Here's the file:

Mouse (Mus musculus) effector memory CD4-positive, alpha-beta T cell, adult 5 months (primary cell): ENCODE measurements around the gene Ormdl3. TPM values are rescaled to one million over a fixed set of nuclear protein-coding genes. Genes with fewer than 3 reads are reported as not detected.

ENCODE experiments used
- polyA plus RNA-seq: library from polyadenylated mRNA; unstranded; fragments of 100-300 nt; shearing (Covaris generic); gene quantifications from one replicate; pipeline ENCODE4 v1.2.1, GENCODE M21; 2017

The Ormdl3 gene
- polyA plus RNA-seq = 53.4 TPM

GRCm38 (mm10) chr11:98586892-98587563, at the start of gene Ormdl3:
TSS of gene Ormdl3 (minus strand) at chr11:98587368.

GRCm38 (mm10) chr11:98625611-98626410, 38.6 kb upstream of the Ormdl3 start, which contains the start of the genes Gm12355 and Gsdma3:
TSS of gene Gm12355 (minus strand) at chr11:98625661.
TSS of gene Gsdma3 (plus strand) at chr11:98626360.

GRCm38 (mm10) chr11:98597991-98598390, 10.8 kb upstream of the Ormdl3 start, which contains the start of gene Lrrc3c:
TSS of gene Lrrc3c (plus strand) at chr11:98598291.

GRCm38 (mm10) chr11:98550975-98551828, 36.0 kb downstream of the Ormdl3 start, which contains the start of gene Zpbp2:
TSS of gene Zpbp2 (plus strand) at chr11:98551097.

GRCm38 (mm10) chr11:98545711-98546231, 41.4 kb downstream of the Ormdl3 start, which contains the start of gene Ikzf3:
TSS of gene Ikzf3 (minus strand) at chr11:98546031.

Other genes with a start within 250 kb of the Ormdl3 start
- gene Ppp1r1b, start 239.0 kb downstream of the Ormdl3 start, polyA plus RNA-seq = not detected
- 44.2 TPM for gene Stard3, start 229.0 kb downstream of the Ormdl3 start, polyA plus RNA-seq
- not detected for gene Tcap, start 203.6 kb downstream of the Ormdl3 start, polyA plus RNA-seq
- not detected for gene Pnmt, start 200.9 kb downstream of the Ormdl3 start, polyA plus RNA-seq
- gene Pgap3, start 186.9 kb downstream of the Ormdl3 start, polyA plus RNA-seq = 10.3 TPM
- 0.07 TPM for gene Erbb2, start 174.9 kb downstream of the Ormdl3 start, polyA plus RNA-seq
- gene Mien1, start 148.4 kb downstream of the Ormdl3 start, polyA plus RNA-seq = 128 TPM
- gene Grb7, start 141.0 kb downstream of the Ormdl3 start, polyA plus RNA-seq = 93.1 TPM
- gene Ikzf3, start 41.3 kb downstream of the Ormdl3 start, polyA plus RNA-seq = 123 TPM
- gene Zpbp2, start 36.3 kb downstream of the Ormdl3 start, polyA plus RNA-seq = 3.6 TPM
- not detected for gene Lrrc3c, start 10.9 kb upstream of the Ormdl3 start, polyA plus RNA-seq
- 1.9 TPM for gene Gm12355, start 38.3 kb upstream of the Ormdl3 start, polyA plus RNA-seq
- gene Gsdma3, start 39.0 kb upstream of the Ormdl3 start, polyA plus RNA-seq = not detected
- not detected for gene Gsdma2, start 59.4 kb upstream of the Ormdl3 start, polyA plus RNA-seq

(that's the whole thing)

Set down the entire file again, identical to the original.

Mouse (Mus musculus) effector memory CD4-positive, alpha-beta T cell, adult 5 months (primary cell): ENCODE measurements around the gene Ormdl3. TPM values are rescaled to one million over a fixed set of nuclear protein-coding genes. Genes with fewer than 3 reads are reported as not detected.

ENCODE experiments used
- polyA plus RNA-seq: library from polyadenylated mRNA; unstranded; fragments of 100-300 nt; shearing (Covaris generic); gene quantifications from one replicate; pipeline ENCODE4 v1.2.1, GENCODE M21; 2017

The Ormdl3 gene
- polyA plus RNA-seq = 53.4 TPM

GRCm38 (mm10) chr11:98586892-98587563, at the start of gene Ormdl3:
TSS of gene Ormdl3 (minus strand) at chr11:98587368.

GRCm38 (mm10) chr11:98625611-98626410, 38.6 kb upstream of the Ormdl3 start, which contains the start of the genes Gm12355 and Gsdma3:
TSS of gene Gm12355 (minus strand) at chr11:98625661.
TSS of gene Gsdma3 (plus strand) at chr11:98626360.

GRCm38 (mm10) chr11:98597991-98598390, 10.8 kb upstream of the Ormdl3 start, which contains the start of gene Lrrc3c:
TSS of gene Lrrc3c (plus strand) at chr11:98598291.

GRCm38 (mm10) chr11:98550975-98551828, 36.0 kb downstream of the Ormdl3 start, which contains the start of gene Zpbp2:
TSS of gene Zpbp2 (plus strand) at chr11:98551097.

GRCm38 (mm10) chr11:98545711-98546231, 41.4 kb downstream of the Ormdl3 start, which contains the start of gene Ikzf3:
TSS of gene Ikzf3 (minus strand) at chr11:98546031.

Other genes with a start within 250 kb of the Ormdl3 start
- gene Ppp1r1b, start 239.0 kb downstream of the Ormdl3 start, polyA plus RNA-seq = not detected
- 44.2 TPM for gene Stard3, start 229.0 kb downstream of the Ormdl3 start, polyA plus RNA-seq
- not detected for gene Tcap, start 203.6 kb downstream of the Ormdl3 start, polyA plus RNA-seq
- not detected for gene Pnmt, start 200.9 kb downstream of the Ormdl3 start, polyA plus RNA-seq
- gene Pgap3, start 186.9 kb downstream of the Ormdl3 start, polyA plus RNA-seq = 10.3 TPM
- 0.07 TPM for gene Erbb2, start 174.9 kb downstream of the Ormdl3 start, polyA plus RNA-seq
- gene Mien1, start 148.4 kb downstream of the Ormdl3 start, polyA plus RNA-seq = 128 TPM
- gene Grb7, start 141.0 kb downstream of the Ormdl3 start, polyA plus RNA-seq = 93.1 TPM
- gene Ikzf3, start 41.3 kb downstream of the Ormdl3 start, polyA plus RNA-seq = 123 TPM
- gene Zpbp2, start 36.3 kb downstream of the Ormdl3 start, polyA plus RNA-seq = 3.6 TPM
- not detected for gene Lrrc3c, start 10.9 kb upstream of the Ormdl3 start, polyA plus RNA-seq
- 1.9 TPM for gene Gm12355, start 38.3 kb upstream of the Ormdl3 start, polyA plus RNA-seq
- gene Gsdma3, start 39.0 kb upstream of the Ormdl3 start, polyA plus RNA-seq = not detected
- not detected for gene Gsdma2, start 59.4 kb upstream of the Ormdl3 start, polyA plus RNA-seq